by Rob Stanley
Recently had a life change or been made redundant and wondering where your motivation went? Learning about your personal rest cycle and reward system can be essential.
Your reward system
We all know what rest is and why it is important. Good sleep is essential to mental and physical wellbeing.
But what about our reward system? It’s the brain circuitry that keeps us motivated. Even just expecting a reward activates neurons that release the feel-good neurotransmitter dopamine.
“Any object, event, or activity can be a reward if it motivates us, causes us to learn, or elicits pleasurable feelings”. Brain Facts Organisation
The rest and reward cycle
So when we talk about a rest and reward cycle, we are talking about identifying the rhythms and the motivators that typically drive our daily lives.
For instance, we might ‘live for the weekend’ when it comes to our orientation toward rest and reward. Saturdays and Sundays can be our only times to have moments of active rest, or do things that feel a reward from work, so they became precious to us.
Rest and life change
photo by: Jason Mowry
Sometimes, unexpected life change happens. We might find ourselves with far more rest time if we have a long-term illness to navigate, or we end up redundant or reduced to part-time hours. The result?
- our usual rhythms of stress management are disrupted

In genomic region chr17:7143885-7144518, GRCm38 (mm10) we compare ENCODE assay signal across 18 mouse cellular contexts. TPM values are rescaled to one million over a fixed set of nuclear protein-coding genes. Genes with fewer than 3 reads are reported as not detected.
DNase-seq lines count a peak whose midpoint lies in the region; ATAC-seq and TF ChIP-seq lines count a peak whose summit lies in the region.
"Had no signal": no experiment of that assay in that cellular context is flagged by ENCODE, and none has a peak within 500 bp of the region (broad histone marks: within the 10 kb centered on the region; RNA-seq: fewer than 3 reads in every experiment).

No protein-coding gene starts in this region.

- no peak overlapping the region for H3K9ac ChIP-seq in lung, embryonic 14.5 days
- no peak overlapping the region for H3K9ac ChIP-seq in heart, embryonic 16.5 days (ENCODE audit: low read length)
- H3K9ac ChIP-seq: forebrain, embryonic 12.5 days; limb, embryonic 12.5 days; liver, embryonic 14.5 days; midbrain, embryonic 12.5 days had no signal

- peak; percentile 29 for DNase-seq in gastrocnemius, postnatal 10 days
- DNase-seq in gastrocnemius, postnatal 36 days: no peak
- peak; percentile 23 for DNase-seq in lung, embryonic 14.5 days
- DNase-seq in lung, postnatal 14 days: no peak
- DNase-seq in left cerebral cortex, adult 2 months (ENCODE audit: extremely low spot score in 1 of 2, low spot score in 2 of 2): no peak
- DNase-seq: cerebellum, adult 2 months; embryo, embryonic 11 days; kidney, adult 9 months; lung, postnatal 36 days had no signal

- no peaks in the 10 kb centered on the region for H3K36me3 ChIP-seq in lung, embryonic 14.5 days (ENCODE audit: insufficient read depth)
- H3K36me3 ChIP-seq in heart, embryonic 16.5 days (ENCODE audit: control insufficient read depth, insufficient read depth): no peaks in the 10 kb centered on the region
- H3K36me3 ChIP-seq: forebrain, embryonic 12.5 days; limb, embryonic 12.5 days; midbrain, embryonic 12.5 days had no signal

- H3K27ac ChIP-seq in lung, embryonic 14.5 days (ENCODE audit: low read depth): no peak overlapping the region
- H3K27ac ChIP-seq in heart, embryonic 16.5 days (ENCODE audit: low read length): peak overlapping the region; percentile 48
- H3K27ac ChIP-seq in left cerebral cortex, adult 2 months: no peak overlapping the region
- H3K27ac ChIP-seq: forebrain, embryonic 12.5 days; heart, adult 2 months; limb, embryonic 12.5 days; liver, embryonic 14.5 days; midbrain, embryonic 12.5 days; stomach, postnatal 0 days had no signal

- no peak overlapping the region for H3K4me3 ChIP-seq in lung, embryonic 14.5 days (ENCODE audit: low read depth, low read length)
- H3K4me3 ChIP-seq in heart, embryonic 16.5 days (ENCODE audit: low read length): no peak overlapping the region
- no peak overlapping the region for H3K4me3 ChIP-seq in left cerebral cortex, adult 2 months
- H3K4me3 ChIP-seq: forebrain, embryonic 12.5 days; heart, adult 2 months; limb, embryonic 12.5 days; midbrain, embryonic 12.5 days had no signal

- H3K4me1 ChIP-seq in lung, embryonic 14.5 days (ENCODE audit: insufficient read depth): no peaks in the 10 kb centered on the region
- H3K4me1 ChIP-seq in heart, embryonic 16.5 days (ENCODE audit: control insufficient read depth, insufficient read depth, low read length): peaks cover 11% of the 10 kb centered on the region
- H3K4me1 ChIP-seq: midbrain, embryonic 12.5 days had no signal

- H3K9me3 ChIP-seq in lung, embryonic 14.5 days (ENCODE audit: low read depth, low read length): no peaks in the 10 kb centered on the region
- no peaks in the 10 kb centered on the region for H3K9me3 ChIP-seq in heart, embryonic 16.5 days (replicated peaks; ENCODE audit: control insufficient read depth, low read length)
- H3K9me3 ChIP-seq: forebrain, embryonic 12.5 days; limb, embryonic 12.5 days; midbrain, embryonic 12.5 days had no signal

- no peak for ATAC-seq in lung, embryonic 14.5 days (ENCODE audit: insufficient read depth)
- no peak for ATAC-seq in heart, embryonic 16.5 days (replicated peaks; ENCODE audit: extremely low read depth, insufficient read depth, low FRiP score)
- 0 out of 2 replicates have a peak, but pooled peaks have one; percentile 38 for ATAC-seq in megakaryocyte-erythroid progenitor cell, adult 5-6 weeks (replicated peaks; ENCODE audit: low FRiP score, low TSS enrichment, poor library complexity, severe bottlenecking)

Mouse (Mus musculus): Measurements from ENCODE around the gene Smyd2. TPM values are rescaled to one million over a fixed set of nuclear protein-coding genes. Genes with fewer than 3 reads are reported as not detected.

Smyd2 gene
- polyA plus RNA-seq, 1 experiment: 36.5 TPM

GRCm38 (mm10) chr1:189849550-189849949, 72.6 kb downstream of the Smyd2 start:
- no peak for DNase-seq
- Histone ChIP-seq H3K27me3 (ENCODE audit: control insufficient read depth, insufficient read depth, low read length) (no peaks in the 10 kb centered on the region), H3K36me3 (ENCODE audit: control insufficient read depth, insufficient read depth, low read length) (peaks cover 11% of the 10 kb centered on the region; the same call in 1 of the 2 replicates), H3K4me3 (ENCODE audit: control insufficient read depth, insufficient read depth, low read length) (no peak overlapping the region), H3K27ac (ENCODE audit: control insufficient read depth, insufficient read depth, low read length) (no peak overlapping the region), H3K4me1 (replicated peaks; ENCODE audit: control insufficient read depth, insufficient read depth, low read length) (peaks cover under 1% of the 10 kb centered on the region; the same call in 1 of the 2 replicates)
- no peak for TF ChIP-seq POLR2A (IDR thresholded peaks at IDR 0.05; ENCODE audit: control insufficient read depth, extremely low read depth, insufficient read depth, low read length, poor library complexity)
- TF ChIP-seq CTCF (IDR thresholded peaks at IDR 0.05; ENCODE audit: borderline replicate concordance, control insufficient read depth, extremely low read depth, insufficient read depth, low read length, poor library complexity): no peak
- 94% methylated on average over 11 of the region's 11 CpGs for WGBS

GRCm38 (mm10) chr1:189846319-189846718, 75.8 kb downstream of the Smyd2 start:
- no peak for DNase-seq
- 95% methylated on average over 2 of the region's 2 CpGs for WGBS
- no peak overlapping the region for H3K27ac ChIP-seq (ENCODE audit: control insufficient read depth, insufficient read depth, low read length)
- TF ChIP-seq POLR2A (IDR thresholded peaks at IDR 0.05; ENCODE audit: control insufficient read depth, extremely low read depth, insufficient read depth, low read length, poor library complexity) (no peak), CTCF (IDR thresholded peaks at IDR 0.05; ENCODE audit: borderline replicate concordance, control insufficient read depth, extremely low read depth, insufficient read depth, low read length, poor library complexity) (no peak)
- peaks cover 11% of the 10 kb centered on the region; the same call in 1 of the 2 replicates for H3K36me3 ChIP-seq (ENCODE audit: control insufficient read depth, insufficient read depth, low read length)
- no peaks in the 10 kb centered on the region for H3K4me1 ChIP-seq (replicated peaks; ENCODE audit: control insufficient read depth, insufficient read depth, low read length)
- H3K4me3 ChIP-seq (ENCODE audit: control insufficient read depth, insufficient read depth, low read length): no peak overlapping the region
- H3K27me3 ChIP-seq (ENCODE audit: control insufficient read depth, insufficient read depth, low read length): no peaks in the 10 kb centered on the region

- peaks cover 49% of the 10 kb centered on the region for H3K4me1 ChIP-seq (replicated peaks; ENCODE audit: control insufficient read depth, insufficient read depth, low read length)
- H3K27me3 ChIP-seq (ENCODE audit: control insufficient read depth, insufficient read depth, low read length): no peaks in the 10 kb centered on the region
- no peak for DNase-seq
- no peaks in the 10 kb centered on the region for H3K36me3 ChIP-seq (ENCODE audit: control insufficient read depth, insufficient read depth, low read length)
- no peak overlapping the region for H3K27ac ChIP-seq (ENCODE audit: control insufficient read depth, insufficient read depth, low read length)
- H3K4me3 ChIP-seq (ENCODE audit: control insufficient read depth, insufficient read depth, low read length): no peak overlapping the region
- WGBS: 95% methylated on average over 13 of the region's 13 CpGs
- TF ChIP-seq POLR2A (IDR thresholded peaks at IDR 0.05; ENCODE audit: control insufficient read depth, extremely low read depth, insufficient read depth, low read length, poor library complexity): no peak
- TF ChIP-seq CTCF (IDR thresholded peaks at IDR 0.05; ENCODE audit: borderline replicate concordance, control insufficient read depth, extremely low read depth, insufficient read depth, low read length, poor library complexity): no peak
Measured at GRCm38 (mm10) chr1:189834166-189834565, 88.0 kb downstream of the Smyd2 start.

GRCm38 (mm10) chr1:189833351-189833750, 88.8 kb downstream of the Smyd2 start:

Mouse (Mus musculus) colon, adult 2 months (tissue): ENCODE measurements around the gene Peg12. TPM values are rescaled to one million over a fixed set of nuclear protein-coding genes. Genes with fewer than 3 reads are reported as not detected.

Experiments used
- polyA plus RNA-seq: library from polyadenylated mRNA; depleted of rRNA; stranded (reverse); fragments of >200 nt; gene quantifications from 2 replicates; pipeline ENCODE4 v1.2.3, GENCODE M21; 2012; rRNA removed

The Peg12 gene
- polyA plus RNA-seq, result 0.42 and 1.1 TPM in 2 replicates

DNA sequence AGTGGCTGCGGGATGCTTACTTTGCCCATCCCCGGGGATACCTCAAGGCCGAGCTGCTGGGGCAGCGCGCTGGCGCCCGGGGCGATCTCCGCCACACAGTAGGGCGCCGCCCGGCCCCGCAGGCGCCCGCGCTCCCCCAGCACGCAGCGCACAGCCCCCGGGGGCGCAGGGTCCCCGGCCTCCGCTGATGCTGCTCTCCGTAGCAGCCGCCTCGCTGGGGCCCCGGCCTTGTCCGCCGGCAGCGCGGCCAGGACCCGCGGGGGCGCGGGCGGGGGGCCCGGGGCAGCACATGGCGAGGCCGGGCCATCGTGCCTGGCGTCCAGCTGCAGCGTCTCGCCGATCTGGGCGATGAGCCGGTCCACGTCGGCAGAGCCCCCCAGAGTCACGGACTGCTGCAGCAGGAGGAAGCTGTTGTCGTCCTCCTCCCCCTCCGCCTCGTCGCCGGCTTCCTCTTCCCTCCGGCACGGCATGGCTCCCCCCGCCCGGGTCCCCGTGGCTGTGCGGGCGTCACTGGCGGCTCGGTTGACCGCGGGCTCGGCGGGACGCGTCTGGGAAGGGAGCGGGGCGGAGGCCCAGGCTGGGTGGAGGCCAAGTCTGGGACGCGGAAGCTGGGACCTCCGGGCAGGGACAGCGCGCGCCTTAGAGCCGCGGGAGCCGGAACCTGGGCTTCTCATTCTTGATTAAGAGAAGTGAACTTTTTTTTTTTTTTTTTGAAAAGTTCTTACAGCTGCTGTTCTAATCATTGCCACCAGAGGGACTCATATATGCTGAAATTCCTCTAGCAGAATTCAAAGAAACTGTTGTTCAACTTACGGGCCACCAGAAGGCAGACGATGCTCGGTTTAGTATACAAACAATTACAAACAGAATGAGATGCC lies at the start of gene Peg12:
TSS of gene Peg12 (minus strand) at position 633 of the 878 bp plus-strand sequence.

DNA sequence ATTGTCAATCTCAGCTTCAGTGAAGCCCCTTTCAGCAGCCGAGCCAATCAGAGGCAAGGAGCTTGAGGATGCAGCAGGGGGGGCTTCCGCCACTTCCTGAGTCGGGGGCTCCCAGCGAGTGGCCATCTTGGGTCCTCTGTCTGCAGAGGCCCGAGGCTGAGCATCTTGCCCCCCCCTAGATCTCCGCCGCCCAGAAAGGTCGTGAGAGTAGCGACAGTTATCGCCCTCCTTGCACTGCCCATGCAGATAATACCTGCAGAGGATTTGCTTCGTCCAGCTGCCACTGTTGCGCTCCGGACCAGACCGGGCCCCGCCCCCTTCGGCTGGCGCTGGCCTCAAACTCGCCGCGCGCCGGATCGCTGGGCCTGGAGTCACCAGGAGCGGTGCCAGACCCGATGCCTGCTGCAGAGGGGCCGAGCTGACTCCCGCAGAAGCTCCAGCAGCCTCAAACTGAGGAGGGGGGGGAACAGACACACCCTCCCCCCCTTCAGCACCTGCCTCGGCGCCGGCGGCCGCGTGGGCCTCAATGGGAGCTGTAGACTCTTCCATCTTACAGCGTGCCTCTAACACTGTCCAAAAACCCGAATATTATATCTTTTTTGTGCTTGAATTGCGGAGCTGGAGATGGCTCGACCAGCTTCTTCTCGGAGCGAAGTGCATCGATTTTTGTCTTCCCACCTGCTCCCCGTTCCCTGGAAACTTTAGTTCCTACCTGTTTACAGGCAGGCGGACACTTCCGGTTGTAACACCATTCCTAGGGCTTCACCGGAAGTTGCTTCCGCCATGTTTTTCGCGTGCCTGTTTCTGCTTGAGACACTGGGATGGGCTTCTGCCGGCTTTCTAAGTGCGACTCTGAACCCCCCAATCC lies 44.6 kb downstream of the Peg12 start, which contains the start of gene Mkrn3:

- the brain chemistry which we develop by focusing, setting goals and exerting ourselves is altered
- decreasing motivation and making us more prone to dangerous ruts (Gremel et. al, 2016)
- activities which were once ‘rest-oriented’ only (lazing on the couch, living schedule-free, drinking alcohol, etc) have the potential to become daily occurrences.
The reward system and less busy times of life
Before we found ourselves with time on our hands, we might have used money, status, or feelings of personal satisfaction as motivators of our daily actions.
Now we might find our lives completely upended, and we could be living without our typical motivators for the first time in our adult lives. We are broke, and we don’t want to go round the pub and let everyone feel sorry for us.
- our dopamine production (the neural flow associated with setting goals and achieving them) gets thrown out of whack
- the goals, dreams, and life principles which we once relied upon for grounding evaporate
- the answers to big questions about things like our ethics and our purpose in life suddenly get a lot cloudier.
As you can see, just a few simple changes to our lifestyle can have a dramatic effect on our rest and reward system and motivation.
How do we combat these changes to our rest and reward cycles?
So then what can we do to stay ourselves and keep motivated?
1. Look for ways to challenge yourself to help reset your reward mechanisms.
Decorate a room using a new DIY technique. Tackle a building project in the garage. Challenge yourself to walk a certain distance everyday.
These may be challenges that we wouldn’t have found very exhilarating pre your recent life change.